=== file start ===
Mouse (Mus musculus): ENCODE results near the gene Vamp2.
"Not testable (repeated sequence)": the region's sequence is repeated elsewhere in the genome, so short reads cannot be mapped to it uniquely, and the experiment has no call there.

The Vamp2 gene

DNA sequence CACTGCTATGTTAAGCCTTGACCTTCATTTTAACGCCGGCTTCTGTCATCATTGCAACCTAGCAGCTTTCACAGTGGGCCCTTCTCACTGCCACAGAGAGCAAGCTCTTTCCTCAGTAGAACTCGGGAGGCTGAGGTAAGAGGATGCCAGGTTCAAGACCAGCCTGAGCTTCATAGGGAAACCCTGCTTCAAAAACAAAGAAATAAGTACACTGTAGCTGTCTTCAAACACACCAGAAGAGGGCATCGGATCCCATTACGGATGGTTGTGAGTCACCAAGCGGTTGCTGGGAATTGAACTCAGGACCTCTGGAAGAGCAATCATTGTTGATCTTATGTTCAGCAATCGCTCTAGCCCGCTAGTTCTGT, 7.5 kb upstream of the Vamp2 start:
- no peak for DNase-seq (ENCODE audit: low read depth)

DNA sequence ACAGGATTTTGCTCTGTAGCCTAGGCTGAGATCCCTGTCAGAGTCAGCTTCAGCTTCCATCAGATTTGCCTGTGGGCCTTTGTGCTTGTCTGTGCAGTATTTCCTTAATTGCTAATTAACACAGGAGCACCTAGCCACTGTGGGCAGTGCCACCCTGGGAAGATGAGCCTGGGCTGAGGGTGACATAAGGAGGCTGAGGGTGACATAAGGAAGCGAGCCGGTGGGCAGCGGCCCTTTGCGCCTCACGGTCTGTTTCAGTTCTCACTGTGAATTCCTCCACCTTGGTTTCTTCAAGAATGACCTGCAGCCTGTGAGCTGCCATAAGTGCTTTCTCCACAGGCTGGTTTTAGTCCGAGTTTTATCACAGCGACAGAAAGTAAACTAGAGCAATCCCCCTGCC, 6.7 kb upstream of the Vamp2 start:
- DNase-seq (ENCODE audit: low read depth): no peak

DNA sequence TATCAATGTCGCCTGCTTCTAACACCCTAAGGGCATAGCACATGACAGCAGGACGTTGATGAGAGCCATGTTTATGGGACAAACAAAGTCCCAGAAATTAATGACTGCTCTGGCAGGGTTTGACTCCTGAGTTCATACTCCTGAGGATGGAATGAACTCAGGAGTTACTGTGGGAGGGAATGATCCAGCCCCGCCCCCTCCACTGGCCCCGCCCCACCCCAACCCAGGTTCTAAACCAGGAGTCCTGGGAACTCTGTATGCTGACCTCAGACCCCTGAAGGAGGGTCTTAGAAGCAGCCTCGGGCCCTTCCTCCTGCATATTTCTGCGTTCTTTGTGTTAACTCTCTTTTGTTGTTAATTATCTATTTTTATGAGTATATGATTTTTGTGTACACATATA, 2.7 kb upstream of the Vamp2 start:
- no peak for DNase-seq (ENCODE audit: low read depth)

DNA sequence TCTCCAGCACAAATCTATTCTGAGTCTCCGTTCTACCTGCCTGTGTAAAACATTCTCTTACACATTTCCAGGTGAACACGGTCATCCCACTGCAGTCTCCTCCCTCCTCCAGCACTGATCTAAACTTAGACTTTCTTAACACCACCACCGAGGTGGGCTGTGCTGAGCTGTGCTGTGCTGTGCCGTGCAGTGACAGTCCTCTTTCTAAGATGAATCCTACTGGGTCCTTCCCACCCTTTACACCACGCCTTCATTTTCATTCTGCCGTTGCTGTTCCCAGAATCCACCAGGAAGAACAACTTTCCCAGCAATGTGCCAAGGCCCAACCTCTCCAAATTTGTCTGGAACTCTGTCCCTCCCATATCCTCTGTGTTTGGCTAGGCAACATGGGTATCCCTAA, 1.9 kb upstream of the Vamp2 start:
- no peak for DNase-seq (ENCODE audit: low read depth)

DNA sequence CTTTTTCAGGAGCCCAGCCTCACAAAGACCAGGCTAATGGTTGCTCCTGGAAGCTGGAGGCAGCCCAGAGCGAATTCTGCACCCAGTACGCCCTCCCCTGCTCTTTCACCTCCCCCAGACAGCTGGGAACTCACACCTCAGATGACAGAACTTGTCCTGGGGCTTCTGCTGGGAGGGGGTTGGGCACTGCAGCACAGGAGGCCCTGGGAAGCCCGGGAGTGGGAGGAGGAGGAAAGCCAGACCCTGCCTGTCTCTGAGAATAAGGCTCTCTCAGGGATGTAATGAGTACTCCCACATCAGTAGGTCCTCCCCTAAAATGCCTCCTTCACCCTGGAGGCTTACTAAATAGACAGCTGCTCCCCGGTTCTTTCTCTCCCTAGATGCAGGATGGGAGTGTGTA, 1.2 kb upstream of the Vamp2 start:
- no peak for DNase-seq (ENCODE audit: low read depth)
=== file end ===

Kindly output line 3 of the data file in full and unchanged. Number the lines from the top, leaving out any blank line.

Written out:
The Vamp2 gene